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UK Unite union calls halt to Arm redundancy plan

Written by Wed 30 Mar 2022

Unite, the largest labour union in the UK, has asked chip manufacturer Arm to pause their plan to lay off 1,000 employees. Taking a temporary break in the recently announced redundancy plan would give Unite the opportunity to review the financial state of the company and provide insight as to whether layoffs are actually necessary.

In a statement on the Unite website,  the union requested that Arm freeze terminations and provide Unite accountants full access to the company’s financial information, “following its decision to slash 15 percent of the workforce despite being a profitable and successful company.”

Matthew Whaley, regional officer for Unite, clarified the union’s position, saying, “It appears that bosses want to reduce costs by targeting workers’ jobs while piling extra work on those left behind. The company has already told workers to take an effective pay cut worth thousands. Unite is calling for a comprehensive and transparent consultation and a freeze on job cuts.”

Arm released its plan to cut 1,000 workers earlier this month. In an email to staff, Arm CEO Rene Haas said that the company needs to “be more disciplined about our costs and where we’re investing.”

“To stay competitive, we need to remove duplication of work now that we are one Arm; stop work that is no longer critical to our future success; and think about how we get work done.”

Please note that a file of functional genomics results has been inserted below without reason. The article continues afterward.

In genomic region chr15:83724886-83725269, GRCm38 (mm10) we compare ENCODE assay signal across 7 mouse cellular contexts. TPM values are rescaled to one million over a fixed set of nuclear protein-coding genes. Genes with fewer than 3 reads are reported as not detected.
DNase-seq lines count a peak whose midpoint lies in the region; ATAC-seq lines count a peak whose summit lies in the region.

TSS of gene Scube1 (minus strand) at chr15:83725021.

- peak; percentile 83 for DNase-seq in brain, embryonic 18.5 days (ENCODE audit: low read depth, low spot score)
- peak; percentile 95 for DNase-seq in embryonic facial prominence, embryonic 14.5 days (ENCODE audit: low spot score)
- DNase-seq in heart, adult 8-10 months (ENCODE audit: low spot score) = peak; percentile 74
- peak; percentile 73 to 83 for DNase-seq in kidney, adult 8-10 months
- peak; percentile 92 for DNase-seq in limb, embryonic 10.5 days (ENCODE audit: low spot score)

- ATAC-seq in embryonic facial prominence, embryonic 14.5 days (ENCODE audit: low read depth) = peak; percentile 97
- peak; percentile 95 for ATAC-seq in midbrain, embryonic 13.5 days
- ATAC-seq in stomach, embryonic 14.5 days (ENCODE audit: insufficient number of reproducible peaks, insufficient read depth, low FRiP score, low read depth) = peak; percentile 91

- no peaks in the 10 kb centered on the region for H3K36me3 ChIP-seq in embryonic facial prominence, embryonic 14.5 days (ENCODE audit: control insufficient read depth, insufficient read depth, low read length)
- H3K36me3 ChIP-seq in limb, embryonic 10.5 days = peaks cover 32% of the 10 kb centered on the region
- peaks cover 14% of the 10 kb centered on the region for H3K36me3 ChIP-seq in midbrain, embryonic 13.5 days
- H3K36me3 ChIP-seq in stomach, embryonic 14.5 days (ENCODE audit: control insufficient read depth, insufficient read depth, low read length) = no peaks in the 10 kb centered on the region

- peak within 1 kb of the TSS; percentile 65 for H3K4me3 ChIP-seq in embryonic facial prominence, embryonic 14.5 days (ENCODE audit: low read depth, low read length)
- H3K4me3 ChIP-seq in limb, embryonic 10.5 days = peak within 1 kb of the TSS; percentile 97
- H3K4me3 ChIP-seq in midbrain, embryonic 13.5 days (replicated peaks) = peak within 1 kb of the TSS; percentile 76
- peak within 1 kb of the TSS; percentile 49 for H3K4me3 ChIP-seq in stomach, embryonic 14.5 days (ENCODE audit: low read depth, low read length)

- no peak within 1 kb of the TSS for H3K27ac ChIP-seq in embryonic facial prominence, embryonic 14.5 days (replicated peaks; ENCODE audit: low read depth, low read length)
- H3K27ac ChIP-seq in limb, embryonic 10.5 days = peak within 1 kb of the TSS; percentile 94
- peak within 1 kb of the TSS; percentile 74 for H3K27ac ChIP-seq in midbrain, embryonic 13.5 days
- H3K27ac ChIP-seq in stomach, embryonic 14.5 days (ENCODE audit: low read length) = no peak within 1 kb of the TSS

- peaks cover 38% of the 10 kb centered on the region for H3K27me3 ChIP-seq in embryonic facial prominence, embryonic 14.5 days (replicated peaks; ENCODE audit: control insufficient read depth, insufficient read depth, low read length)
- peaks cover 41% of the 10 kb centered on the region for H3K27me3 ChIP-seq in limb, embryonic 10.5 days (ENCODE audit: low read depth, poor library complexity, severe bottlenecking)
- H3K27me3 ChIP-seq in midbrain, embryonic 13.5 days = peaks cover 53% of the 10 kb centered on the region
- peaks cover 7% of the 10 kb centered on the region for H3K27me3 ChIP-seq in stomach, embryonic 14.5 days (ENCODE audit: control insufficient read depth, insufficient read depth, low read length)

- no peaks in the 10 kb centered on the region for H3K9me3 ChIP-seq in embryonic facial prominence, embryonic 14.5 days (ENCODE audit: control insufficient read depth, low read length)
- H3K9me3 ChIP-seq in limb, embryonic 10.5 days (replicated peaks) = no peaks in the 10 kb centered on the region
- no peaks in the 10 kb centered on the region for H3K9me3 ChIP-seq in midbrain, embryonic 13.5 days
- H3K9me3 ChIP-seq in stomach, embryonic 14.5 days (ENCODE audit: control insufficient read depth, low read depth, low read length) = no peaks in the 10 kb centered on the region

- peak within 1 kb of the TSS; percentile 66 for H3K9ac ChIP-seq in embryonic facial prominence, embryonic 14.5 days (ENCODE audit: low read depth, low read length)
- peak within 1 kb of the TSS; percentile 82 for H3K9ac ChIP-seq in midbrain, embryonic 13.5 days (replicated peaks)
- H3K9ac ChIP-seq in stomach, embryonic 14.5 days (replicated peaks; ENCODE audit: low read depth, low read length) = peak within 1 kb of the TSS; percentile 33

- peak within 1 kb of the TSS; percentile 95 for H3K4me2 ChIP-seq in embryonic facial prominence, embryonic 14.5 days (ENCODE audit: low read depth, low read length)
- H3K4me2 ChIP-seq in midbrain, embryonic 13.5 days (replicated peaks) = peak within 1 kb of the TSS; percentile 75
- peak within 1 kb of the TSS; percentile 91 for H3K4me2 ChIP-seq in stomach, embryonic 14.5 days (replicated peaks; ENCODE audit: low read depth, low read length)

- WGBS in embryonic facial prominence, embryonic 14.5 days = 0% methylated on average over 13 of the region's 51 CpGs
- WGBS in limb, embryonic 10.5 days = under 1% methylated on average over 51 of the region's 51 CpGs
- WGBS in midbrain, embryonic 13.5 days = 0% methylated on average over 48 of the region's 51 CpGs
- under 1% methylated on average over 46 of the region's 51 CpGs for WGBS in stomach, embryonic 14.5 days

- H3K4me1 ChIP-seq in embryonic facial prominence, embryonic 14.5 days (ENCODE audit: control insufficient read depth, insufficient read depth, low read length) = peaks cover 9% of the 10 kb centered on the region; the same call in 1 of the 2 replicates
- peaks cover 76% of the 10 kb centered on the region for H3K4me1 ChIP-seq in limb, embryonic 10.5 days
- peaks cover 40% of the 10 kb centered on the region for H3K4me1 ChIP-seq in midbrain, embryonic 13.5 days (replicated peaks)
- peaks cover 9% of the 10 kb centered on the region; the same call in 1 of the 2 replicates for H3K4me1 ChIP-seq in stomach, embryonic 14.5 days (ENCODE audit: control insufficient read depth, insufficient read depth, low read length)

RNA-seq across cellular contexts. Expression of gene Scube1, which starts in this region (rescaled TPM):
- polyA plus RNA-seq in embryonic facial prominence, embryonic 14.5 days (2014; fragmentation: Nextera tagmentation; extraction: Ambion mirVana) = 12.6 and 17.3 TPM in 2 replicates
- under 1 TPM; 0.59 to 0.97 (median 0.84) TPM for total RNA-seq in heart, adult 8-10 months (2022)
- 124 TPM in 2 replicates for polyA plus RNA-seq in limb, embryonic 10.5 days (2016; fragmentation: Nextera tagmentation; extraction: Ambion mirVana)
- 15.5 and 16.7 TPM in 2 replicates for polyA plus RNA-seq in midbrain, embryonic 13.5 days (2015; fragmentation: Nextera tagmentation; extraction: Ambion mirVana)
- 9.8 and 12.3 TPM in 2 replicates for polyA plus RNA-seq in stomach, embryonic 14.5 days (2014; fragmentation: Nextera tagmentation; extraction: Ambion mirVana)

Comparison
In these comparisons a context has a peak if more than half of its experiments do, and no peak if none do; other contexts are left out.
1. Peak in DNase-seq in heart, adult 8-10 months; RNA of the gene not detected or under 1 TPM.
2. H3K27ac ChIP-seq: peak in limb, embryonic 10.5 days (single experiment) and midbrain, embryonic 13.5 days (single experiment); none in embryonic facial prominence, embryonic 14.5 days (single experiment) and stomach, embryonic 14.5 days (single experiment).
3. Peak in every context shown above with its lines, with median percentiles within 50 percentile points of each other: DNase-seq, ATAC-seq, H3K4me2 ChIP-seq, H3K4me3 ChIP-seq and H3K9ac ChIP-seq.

The 1,000 planned redundancies represent a 12-15% reduction in Arm’s global workforce. This decision was made shortly after a highly-publicized acquisition deal fell apart. Softbank had reached an agreement to sell Arm to U.S. chip firm Nvidia. The value of the deal fluctuated, as it was tied to Nvidia stock price, rising from $40B to $80B at the end of 2021.

However, international regulators and industry leaders voiced concerns with the merging of the two companies, and the deal fell apart. Softbank is reportedly setting a backup plan in motion involving an initial public offering for Arm investors, and was due a break-up fee from Nvidia of $1.25B.

It is unclear how Arm will react to the request from Unite. In a statement published by The Register, the company said, “If the proposals go ahead, we anticipate that around 12-15 percent of people in Arm would be affected globally. The proposals are subject to consultation processes according to local laws. These changes are designed to optimize Arm’s G&A, research and other non-engineering functions, ensuring we have the right balance of roles to support the size and scale of the business. The changes are designed specifically to ensure we can continue to deliver on our strategic plan and remain focused on engineering and product delivery.”

Written by Wed 30 Mar 2022

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chips data centre jobs labour Union Unite
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